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Teens are glad trio will face charges in Cache incident

The teenagers who accused three men of tying them up by the necks and holding them at gunpoint in Logan Canyon seem pleased that the trio will face felony charges.

"I'm happy the charges were filed," Tito Thanadabouth, 18, said. "Maybe next time they (the men) will just tell the kids to leave instead of shooting at them."John Lemon Jeppson, 50, Pocatello, Idaho; Christopher Lynn Doerr, Tooele; and Arthur Benjamin Peasnall, Tooele, will each face six counts of aggravated assault, a third-degree felony, in 1st District Court.

In a private compound, the trio is accused of firing gunshots near the heads of two different groups of teenagers and tying them up by their necks and wrists.

Cache County deputies planned to take the men into custody but hadn't arrested them by 7 p.m. Friday.

Prosecutors also dropped trespassing charges faced by the 38 juveniles and young adults for allegedly ignoring a "No Trespassing" sign and sneaking into the private property.

The owners asked prosecutors to drop the charges out of sympathy for the teens, Cache County Attorney Scott Wyatt said.

"The trespassing charge was the last thing I was worried about," Thanadabouth said. "I just hope those guys don't get off on some technicality."

Thanadabouth and seven friends entered the camp Friday, Oct. 10, looking for a Halloween scare. The compound, which was the Catholic-owned St. Anne's Retreat before the church sold it to private investors in 1992, is rumored to be haunted.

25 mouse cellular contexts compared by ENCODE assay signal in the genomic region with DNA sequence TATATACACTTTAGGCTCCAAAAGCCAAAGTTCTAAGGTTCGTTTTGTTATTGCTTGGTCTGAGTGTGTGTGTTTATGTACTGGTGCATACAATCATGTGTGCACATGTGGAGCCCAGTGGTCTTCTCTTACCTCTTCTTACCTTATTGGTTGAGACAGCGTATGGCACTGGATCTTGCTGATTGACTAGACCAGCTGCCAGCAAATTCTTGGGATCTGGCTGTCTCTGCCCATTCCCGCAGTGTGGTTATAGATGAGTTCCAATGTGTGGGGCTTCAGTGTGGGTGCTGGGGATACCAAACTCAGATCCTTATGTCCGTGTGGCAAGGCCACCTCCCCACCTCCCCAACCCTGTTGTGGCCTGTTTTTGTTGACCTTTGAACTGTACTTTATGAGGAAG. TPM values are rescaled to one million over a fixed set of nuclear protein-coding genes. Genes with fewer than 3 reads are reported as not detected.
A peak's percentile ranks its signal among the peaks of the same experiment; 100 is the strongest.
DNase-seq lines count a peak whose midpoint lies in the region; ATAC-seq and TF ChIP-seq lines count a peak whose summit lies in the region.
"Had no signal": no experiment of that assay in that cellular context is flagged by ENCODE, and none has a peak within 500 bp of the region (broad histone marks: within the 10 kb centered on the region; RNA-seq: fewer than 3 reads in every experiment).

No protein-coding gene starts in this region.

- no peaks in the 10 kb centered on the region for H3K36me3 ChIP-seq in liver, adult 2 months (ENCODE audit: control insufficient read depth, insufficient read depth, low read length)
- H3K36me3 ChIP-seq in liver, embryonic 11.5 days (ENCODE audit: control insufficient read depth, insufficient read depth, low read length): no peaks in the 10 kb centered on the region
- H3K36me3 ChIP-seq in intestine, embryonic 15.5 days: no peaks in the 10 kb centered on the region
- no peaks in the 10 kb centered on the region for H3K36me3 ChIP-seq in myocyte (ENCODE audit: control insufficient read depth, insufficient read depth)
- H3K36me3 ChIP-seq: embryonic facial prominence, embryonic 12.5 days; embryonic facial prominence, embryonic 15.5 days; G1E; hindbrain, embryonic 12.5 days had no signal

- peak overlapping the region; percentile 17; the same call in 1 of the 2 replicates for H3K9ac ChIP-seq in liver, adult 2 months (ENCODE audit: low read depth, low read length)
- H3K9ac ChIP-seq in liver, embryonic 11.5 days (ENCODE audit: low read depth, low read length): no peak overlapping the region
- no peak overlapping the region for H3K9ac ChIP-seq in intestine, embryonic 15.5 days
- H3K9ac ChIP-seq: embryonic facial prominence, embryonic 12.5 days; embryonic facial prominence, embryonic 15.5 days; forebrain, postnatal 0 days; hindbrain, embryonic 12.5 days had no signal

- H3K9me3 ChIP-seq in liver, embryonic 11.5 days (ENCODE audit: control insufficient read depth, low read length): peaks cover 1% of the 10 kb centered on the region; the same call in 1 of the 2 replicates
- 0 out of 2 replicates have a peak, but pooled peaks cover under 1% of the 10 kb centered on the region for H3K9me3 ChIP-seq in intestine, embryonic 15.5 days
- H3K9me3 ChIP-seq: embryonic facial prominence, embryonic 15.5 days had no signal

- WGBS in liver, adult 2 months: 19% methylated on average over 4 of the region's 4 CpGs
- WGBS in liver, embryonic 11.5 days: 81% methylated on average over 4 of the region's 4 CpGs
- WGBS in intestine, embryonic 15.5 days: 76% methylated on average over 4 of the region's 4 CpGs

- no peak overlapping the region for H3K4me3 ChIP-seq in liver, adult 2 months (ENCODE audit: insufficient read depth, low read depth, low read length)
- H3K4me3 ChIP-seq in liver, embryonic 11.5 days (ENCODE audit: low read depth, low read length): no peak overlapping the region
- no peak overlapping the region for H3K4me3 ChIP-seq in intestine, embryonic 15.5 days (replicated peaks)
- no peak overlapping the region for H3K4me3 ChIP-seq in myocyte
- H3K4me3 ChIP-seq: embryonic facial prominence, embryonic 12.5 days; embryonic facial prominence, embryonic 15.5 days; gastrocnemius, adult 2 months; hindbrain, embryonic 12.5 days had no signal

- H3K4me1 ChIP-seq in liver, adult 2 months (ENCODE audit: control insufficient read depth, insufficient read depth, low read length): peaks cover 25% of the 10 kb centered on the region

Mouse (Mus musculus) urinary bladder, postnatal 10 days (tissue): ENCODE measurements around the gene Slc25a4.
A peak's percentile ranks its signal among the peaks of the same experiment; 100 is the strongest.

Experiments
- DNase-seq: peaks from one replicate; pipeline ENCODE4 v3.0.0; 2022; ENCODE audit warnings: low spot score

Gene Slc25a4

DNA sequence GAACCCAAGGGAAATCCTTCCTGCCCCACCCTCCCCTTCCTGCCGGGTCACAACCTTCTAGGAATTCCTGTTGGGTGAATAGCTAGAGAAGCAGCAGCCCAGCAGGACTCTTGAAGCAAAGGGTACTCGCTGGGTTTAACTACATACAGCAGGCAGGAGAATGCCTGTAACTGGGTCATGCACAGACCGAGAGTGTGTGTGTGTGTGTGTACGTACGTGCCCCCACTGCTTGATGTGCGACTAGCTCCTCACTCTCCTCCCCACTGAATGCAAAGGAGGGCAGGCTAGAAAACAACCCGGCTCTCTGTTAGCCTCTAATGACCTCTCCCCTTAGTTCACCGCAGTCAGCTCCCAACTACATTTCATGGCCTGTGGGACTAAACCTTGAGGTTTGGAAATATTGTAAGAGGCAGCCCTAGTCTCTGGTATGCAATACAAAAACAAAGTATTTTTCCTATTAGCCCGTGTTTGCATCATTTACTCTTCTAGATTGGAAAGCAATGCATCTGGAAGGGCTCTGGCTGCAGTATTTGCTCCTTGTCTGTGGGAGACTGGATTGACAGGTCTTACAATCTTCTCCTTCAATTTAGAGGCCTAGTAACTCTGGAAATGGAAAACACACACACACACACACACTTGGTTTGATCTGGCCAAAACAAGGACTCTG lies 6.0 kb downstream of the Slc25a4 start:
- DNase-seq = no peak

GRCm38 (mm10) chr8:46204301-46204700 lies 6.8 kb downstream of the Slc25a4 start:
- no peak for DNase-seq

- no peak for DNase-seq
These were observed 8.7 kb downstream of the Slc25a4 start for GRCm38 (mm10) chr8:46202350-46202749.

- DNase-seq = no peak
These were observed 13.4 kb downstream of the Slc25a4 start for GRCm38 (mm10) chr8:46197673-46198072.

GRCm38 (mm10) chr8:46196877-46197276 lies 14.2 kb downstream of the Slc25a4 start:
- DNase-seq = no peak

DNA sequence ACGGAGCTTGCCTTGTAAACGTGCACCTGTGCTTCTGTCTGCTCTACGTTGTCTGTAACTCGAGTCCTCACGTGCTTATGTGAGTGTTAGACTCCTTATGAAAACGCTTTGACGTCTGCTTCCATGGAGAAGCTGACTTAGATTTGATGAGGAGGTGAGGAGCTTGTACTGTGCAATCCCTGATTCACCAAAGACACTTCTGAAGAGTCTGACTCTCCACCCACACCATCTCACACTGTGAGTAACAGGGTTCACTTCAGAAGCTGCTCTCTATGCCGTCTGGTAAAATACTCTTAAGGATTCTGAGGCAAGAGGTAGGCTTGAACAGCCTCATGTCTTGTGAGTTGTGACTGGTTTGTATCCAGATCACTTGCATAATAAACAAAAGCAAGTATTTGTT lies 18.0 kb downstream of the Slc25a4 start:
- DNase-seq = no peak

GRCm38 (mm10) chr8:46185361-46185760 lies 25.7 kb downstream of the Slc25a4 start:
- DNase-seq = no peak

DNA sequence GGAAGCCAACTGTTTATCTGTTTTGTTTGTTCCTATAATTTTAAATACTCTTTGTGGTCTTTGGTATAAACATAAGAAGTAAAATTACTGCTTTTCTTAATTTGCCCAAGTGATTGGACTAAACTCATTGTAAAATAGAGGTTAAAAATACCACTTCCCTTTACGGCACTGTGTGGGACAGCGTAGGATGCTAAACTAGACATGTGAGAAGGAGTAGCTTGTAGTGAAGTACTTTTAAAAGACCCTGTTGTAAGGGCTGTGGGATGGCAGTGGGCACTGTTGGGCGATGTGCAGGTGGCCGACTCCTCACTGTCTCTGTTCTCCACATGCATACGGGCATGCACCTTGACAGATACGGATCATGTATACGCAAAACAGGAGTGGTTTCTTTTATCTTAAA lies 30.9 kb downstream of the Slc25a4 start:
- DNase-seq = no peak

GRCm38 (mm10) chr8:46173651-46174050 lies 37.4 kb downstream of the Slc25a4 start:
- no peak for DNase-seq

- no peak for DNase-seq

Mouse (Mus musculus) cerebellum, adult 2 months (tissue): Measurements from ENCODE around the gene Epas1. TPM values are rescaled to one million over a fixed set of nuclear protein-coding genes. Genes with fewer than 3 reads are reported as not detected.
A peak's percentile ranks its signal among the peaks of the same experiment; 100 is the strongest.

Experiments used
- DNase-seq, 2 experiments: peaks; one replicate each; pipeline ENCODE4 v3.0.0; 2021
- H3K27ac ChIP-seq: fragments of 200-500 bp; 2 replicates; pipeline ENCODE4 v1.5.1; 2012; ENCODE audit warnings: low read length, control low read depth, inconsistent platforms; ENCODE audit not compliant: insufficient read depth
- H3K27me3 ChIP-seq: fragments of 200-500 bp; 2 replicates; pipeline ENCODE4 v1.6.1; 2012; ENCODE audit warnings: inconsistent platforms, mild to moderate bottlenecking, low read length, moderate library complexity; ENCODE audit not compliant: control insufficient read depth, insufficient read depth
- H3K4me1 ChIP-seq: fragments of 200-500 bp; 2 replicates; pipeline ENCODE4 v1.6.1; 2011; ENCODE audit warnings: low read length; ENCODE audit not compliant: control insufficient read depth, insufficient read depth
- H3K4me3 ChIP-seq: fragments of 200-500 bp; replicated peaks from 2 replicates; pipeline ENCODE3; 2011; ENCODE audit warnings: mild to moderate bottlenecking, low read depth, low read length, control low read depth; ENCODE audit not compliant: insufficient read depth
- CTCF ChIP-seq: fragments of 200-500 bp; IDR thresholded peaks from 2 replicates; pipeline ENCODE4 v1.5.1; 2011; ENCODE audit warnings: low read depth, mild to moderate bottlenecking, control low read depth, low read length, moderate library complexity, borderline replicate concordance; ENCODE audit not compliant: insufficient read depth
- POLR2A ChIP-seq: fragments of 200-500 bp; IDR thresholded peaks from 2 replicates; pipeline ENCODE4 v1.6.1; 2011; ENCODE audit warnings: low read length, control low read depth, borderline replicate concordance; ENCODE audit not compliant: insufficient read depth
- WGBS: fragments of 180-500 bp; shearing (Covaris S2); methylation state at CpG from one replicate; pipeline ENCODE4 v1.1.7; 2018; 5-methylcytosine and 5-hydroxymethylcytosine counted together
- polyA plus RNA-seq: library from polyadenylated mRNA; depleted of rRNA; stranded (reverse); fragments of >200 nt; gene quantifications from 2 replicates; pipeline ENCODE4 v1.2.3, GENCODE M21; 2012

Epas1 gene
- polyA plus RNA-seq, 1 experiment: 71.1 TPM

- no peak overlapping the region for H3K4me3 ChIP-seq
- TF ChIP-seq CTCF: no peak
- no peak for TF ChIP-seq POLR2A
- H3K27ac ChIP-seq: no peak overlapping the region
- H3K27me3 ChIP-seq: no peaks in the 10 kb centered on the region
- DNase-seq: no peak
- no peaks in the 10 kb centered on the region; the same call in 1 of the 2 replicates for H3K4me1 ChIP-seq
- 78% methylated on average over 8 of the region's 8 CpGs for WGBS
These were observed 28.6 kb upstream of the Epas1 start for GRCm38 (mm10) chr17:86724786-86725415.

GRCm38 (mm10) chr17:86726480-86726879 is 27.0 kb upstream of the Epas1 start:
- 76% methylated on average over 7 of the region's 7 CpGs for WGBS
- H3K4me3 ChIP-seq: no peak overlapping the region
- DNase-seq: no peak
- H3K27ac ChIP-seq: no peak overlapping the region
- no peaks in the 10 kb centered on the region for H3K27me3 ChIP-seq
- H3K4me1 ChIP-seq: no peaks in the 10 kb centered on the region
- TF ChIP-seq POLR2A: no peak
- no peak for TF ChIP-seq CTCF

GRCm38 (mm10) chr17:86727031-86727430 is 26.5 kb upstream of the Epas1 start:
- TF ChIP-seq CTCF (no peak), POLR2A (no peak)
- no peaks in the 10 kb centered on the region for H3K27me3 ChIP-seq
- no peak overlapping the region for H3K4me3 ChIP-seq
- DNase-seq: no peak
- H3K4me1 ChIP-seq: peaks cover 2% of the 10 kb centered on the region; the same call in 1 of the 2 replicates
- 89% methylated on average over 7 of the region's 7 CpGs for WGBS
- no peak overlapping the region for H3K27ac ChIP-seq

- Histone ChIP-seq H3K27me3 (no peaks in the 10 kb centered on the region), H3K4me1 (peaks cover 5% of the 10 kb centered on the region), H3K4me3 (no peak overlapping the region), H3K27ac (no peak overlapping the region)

The teens got a bigger scare than they ever expected.

While the group played in an empty swimming pool, men jumped out of some bushes with shotguns. One gunman took a shot as close as 6 inches from the head of a teen, said Kevin Thompson, 19, who was with the group.

The men, who descried themselves as security guards, marched the kids at gunpoint to a cabin and tied them by their necks, telling them not to move or the rope would cut their heads off, Thompson alleged.

One man took several photos of the kids while they were tied up. Police have some of the photos, Wyatt said.

Thanadabouth was shown the pictures during a visit to the police station.

"The pictures looked like something straight out of a horror movie," he said. "There was eight scared teenagers with ropes around their necks."

Another group of 30 teens and young adults entered the compound later that day and were also tied at the hands and neck.

A girl from the second group told police that one man fondled her, but prosecutors don't plan to pursue charges on that accusation. Wyatt believes there may have been "inappropriate" contact but not enough to warrant criminal charges, he said.

Police said a caller told a Cache County dispatcher that he was holding the teens from the second group in the empty swimming pool, according to a tape of the call.

"Around their necks?" the dispatcher asked.

"Yes, they're on their knees in the swimming pool," the caller replied.

"You got them on their knees in a swimming pool?" the dispatcher asked.

"Hey, this is private property," he responded.

Prosecutors decided to press charges after interviewing the suspects and nearly all the teens and their parents, Wyatt said. The owners of the property didn't authorize the men to act as security officers, which also contributed to the decision to file.

The three weren't even employed at the compound, Wyatt added. The owners allowed them to stay there in return for some maintenance work, but they were never asked to act as security guards.